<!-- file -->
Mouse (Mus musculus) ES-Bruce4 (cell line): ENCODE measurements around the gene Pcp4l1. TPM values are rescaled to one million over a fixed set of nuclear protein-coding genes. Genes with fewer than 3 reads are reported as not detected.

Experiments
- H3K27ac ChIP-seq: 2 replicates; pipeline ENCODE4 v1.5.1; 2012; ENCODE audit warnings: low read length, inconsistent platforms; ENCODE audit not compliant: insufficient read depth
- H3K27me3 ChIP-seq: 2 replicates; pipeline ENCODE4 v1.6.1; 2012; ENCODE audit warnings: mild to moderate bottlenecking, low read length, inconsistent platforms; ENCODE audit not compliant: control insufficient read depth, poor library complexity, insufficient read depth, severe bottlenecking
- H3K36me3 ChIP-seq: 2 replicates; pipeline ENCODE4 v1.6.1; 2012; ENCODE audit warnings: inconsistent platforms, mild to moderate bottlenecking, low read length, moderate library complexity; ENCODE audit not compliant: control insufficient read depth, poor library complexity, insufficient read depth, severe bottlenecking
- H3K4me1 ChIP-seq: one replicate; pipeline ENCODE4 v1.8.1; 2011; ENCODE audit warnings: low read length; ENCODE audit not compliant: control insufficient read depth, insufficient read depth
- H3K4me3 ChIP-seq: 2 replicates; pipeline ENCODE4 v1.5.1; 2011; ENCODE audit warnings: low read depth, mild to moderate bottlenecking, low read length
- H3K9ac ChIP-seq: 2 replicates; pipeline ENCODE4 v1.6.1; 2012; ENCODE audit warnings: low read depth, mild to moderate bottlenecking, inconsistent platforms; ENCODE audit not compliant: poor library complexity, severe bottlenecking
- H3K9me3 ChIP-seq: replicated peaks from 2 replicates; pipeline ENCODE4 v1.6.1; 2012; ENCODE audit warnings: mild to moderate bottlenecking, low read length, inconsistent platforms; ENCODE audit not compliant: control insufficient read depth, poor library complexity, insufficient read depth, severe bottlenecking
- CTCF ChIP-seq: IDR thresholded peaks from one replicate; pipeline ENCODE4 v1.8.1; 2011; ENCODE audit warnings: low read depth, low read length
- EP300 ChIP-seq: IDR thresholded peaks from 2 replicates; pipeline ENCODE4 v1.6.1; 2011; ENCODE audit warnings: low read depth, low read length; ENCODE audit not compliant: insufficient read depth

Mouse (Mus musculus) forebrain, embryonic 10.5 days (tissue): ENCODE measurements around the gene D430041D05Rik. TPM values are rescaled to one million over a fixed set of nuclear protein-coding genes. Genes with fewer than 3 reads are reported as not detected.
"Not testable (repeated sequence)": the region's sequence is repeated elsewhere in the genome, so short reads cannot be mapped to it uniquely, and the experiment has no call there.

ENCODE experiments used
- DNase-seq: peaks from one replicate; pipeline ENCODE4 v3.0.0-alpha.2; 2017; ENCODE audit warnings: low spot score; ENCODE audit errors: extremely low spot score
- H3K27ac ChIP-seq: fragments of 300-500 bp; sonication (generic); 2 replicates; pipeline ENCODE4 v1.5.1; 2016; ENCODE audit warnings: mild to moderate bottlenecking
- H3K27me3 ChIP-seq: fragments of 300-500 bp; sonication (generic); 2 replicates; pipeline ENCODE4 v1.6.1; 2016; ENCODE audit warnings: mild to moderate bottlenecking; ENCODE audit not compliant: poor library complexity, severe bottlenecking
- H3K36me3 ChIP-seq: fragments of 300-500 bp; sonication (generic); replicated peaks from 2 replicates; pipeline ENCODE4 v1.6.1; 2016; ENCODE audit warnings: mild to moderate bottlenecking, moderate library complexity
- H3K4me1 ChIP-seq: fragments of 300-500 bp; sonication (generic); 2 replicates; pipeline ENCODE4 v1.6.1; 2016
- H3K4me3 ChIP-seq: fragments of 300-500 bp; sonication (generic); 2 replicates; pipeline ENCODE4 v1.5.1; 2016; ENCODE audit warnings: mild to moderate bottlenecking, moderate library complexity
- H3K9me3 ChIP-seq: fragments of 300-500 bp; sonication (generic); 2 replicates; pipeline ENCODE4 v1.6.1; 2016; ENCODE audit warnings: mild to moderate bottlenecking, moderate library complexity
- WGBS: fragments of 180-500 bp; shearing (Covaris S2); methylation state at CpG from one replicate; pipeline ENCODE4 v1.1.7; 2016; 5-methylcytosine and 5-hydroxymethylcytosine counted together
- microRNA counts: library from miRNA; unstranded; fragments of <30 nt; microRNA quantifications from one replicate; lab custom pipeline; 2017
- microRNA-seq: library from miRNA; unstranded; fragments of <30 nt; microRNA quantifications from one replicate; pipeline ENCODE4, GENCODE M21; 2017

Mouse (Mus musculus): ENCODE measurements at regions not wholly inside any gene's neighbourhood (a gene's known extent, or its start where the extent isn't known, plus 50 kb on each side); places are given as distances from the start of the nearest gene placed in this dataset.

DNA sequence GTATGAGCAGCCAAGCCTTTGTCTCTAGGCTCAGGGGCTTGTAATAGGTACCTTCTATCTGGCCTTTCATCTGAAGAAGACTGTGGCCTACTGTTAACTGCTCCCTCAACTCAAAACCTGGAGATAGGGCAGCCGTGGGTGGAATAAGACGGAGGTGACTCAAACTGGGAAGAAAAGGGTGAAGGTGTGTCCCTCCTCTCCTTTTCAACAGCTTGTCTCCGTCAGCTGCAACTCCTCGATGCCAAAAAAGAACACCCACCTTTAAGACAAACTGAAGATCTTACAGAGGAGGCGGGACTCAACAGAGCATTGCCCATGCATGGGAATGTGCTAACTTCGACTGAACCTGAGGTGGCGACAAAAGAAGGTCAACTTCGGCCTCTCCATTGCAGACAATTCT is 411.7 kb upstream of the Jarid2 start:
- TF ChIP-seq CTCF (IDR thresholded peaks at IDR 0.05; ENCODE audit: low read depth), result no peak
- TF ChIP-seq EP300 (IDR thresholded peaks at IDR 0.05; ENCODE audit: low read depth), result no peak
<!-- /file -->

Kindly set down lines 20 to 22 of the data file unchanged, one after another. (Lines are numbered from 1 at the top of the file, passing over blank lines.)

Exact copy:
- H3K4me3 ChIP-seq: fragments of 300-500 bp; sonication (generic); 2 replicates; pipeline ENCODE4 v1.5.1; 2016; ENCODE audit warnings: mild to moderate bottlenecking, moderate library complexity
- H3K9me3 ChIP-seq: fragments of 300-500 bp; sonication (generic); 2 replicates; pipeline ENCODE4 v1.6.1; 2016; ENCODE audit warnings: mild to moderate bottlenecking, moderate library complexity
- WGBS: fragments of 180-500 bp; shearing (Covaris S2); methylation state at CpG from one replicate; pipeline ENCODE4 v1.1.7; 2016; 5-methylcytosine and 5-hydroxymethylcytosine counted together